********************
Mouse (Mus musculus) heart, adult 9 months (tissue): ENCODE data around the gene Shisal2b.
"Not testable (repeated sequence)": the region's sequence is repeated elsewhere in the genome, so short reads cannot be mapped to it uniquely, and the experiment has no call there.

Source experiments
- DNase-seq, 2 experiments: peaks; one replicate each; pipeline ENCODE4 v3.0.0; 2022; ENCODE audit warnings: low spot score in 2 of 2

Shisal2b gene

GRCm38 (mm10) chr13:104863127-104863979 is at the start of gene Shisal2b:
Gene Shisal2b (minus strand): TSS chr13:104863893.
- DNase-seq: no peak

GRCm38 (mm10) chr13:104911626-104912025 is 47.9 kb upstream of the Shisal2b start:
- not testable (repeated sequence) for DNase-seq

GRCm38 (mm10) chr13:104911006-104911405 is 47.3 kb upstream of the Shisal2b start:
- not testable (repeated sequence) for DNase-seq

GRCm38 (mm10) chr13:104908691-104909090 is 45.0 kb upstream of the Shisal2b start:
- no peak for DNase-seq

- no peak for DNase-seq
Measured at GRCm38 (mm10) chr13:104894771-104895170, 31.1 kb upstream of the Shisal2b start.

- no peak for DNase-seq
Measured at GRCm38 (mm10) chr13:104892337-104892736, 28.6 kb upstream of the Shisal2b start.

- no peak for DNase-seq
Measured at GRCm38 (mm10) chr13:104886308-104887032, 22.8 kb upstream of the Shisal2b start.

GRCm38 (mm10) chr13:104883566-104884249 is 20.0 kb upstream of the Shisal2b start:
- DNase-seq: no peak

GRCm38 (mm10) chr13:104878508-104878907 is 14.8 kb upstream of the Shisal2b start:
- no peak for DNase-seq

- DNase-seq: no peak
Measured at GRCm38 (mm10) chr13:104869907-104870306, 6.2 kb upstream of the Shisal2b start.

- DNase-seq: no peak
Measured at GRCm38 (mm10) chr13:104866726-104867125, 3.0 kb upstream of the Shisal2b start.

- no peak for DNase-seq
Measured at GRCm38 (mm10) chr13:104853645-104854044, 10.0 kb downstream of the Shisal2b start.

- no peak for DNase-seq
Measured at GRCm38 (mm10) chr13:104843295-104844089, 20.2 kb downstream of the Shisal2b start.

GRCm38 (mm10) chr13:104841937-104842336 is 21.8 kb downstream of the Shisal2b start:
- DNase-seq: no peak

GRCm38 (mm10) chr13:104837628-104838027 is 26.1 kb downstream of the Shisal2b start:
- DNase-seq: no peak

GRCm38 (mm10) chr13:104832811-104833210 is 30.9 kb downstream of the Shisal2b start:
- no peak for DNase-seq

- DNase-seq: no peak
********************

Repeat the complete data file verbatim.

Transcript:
Mouse (Mus musculus) heart, adult 9 months (tissue): ENCODE data around the gene Shisal2b.
"Not testable (repeated sequence)": the region's sequence is repeated elsewhere in the genome, so short reads cannot be mapped to it uniquely, and the experiment has no call there.

Source experiments
- DNase-seq, 2 experiments: peaks; one replicate each; pipeline ENCODE4 v3.0.0; 2022; ENCODE audit warnings: low spot score in 2 of 2

Shisal2b gene

GRCm38 (mm10) chr13:104863127-104863979 is at the start of gene Shisal2b:
Gene Shisal2b (minus strand): TSS chr13:104863893.
- DNase-seq: no peak

GRCm38 (mm10) chr13:104911626-104912025 is 47.9 kb upstream of the Shisal2b start:
- not testable (repeated sequence) for DNase-seq

GRCm38 (mm10) chr13:104911006-104911405 is 47.3 kb upstream of the Shisal2b start:
- not testable (repeated sequence) for DNase-seq

GRCm38 (mm10) chr13:104908691-104909090 is 45.0 kb upstream of the Shisal2b start:
- no peak for DNase-seq

- no peak for DNase-seq
Measured at GRCm38 (mm10) chr13:104894771-104895170, 31.1 kb upstream of the Shisal2b start.

- no peak for DNase-seq
Measured at GRCm38 (mm10) chr13:104892337-104892736, 28.6 kb upstream of the Shisal2b start.

- no peak for DNase-seq
Measured at GRCm38 (mm10) chr13:104886308-104887032, 22.8 kb upstream of the Shisal2b start.

GRCm38 (mm10) chr13:104883566-104884249 is 20.0 kb upstream of the Shisal2b start:
- DNase-seq: no peak

GRCm38 (mm10) chr13:104878508-104878907 is 14.8 kb upstream of the Shisal2b start:
- no peak for DNase-seq

- DNase-seq: no peak
Measured at GRCm38 (mm10) chr13:104869907-104870306, 6.2 kb upstream of the Shisal2b start.

- DNase-seq: no peak
Measured at GRCm38 (mm10) chr13:104866726-104867125, 3.0 kb upstream of the Shisal2b start.

- no peak for DNase-seq
Measured at GRCm38 (mm10) chr13:104853645-104854044, 10.0 kb downstream of the Shisal2b start.

- no peak for DNase-seq
Measured at GRCm38 (mm10) chr13:104843295-104844089, 20.2 kb downstream of the Shisal2b start.

GRCm38 (mm10) chr13:104841937-104842336 is 21.8 kb downstream of the Shisal2b start:
- DNase-seq: no peak

GRCm38 (mm10) chr13:104837628-104838027 is 26.1 kb downstream of the Shisal2b start:
- DNase-seq: no peak

GRCm38 (mm10) chr13:104832811-104833210 is 30.9 kb downstream of the Shisal2b start:
- no peak for DNase-seq

- DNase-seq: no peak